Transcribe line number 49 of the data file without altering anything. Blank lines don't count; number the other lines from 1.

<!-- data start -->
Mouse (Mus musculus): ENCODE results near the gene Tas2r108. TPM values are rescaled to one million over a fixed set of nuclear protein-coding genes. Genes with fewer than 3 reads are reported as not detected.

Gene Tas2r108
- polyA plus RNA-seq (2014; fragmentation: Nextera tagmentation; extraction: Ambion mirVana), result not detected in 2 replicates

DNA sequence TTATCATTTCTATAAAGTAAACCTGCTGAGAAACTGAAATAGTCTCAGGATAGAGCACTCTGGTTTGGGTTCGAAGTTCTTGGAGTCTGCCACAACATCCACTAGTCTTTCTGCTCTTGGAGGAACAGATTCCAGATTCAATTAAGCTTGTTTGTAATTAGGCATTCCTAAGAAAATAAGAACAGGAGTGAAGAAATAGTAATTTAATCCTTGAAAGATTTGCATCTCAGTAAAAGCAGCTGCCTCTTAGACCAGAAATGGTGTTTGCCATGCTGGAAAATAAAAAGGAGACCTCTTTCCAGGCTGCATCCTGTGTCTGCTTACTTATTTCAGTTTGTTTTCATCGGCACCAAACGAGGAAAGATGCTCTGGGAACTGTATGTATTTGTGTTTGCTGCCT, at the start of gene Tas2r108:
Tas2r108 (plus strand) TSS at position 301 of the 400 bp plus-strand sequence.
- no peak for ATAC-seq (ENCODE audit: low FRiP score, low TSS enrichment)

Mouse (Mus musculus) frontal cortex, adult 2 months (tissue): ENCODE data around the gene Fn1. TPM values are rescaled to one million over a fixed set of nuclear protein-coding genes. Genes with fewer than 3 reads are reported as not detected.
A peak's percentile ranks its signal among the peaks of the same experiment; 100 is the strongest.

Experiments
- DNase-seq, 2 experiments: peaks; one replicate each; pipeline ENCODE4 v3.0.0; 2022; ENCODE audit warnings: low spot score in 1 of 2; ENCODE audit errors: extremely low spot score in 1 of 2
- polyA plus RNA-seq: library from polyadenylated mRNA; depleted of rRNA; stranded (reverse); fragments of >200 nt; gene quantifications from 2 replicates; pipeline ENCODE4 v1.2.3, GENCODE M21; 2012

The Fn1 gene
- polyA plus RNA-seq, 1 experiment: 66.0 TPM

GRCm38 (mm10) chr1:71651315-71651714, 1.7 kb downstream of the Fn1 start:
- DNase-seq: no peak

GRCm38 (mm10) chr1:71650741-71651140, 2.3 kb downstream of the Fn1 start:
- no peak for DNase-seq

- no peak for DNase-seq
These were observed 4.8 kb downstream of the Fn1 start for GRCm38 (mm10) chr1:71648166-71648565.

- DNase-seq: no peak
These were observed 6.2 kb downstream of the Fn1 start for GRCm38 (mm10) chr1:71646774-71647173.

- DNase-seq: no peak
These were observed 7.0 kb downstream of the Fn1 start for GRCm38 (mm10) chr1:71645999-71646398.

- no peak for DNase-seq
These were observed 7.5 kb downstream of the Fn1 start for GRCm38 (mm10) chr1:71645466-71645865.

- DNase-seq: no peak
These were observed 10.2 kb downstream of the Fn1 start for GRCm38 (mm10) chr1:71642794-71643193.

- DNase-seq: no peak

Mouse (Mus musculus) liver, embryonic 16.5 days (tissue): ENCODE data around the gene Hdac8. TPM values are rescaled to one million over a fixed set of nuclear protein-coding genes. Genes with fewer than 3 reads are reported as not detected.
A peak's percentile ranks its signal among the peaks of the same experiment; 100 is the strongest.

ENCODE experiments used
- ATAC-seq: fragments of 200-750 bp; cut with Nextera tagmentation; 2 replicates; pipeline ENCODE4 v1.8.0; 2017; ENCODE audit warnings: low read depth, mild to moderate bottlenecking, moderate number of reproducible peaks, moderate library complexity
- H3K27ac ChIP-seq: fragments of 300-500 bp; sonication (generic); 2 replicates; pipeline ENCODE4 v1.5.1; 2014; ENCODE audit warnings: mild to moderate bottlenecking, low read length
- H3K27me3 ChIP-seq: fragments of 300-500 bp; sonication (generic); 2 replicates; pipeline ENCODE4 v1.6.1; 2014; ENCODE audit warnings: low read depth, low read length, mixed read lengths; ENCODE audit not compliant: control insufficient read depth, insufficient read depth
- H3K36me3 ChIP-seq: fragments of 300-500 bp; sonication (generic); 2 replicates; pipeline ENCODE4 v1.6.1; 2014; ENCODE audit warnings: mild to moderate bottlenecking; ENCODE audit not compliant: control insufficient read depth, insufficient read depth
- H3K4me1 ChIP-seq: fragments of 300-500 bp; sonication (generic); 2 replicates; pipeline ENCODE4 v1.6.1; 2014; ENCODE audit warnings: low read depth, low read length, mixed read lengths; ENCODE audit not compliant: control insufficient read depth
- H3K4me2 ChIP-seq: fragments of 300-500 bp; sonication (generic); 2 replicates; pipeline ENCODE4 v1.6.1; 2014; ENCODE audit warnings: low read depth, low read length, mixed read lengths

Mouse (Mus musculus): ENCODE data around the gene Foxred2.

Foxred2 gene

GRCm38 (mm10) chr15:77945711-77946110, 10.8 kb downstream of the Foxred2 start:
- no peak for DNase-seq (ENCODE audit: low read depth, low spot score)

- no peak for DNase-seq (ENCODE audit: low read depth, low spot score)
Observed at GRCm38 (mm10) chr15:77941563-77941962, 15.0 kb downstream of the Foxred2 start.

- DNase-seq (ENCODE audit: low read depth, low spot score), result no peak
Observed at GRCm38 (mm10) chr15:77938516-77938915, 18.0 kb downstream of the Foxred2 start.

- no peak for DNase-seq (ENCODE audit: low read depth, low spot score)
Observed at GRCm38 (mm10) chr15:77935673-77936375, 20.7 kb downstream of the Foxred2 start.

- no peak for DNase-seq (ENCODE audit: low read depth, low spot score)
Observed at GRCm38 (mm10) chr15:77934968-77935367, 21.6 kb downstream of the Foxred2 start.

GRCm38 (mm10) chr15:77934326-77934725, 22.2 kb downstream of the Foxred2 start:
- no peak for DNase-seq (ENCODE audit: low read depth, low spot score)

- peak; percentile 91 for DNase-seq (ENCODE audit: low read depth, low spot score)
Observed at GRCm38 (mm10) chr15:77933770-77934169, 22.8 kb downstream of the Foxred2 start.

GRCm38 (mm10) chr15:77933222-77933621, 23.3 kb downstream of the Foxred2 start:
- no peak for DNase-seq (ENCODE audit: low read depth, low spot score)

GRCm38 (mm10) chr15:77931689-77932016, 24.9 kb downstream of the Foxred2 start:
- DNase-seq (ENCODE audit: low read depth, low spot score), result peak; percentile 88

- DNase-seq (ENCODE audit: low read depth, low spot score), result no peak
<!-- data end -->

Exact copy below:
Observed at GRCm38 (mm10) chr15:77934968-77935367, 21.6 kb downstream of the Foxred2 start.